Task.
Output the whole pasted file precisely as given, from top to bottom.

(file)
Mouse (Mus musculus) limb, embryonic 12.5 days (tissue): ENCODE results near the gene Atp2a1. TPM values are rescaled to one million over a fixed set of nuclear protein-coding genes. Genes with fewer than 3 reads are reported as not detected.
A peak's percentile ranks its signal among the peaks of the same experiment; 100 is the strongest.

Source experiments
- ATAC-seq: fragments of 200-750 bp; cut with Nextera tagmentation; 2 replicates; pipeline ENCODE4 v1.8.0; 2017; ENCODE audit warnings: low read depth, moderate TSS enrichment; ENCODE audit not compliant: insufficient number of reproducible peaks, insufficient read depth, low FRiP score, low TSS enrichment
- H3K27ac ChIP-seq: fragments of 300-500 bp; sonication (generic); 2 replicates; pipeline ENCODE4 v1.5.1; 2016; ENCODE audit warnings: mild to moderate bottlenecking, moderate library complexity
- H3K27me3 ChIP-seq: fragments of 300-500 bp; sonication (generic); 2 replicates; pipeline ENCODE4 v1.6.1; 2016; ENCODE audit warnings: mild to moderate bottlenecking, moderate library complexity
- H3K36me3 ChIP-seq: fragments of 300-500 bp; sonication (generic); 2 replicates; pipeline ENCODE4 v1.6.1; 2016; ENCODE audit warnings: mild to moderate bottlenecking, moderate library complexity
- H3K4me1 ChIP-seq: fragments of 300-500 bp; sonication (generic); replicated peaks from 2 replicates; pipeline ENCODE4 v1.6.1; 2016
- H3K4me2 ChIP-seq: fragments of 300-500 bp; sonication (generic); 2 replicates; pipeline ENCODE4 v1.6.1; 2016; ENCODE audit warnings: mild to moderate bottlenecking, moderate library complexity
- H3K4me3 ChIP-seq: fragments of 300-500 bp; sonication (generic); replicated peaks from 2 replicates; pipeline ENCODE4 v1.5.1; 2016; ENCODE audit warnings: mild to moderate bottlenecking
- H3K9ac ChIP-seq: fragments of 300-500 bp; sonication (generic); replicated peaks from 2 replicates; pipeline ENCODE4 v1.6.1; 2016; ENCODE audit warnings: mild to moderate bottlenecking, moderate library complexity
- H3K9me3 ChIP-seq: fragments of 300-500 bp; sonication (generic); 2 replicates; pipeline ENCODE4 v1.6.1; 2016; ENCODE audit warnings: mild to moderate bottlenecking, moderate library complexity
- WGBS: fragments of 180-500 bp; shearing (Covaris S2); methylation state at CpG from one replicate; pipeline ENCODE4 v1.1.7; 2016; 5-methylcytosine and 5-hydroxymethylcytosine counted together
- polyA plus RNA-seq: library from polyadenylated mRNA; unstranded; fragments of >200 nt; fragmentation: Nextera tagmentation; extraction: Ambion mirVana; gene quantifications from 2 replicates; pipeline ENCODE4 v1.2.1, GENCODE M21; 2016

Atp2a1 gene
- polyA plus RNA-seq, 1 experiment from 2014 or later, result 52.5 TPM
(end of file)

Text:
Mouse (Mus musculus) limb, embryonic 12.5 days (tissue): ENCODE results near the gene Atp2a1. TPM values are rescaled to one million over a fixed set of nuclear protein-coding genes. Genes with fewer than 3 reads are reported as not detected.
A peak's percentile ranks its signal among the peaks of the same experiment; 100 is the strongest.

Source experiments
- ATAC-seq: fragments of 200-750 bp; cut with Nextera tagmentation; 2 replicates; pipeline ENCODE4 v1.8.0; 2017; ENCODE audit warnings: low read depth, moderate TSS enrichment; ENCODE audit not compliant: insufficient number of reproducible peaks, insufficient read depth, low FRiP score, low TSS enrichment
- H3K27ac ChIP-seq: fragments of 300-500 bp; sonication (generic); 2 replicates; pipeline ENCODE4 v1.5.1; 2016; ENCODE audit warnings: mild to moderate bottlenecking, moderate library complexity
- H3K27me3 ChIP-seq: fragments of 300-500 bp; sonication (generic); 2 replicates; pipeline ENCODE4 v1.6.1; 2016; ENCODE audit warnings: mild to moderate bottlenecking, moderate library complexity
- H3K36me3 ChIP-seq: fragments of 300-500 bp; sonication (generic); 2 replicates; pipeline ENCODE4 v1.6.1; 2016; ENCODE audit warnings: mild to moderate bottlenecking, moderate library complexity
- H3K4me1 ChIP-seq: fragments of 300-500 bp; sonication (generic); replicated peaks from 2 replicates; pipeline ENCODE4 v1.6.1; 2016
- H3K4me2 ChIP-seq: fragments of 300-500 bp; sonication (generic); 2 replicates; pipeline ENCODE4 v1.6.1; 2016; ENCODE audit warnings: mild to moderate bottlenecking, moderate library complexity
- H3K4me3 ChIP-seq: fragments of 300-500 bp; sonication (generic); replicated peaks from 2 replicates; pipeline ENCODE4 v1.5.1; 2016; ENCODE audit warnings: mild to moderate bottlenecking
- H3K9ac ChIP-seq: fragments of 300-500 bp; sonication (generic); replicated peaks from 2 replicates; pipeline ENCODE4 v1.6.1; 2016; ENCODE audit warnings: mild to moderate bottlenecking, moderate library complexity
- H3K9me3 ChIP-seq: fragments of 300-500 bp; sonication (generic); 2 replicates; pipeline ENCODE4 v1.6.1; 2016; ENCODE audit warnings: mild to moderate bottlenecking, moderate library complexity
- WGBS: fragments of 180-500 bp; shearing (Covaris S2); methylation state at CpG from one replicate; pipeline ENCODE4 v1.1.7; 2016; 5-methylcytosine and 5-hydroxymethylcytosine counted together
- polyA plus RNA-seq: library from polyadenylated mRNA; unstranded; fragments of >200 nt; fragmentation: Nextera tagmentation; extraction: Ambion mirVana; gene quantifications from 2 replicates; pipeline ENCODE4 v1.2.1, GENCODE M21; 2016

Atp2a1 gene
- polyA plus RNA-seq, 1 experiment from 2014 or later, result 52.5 TPM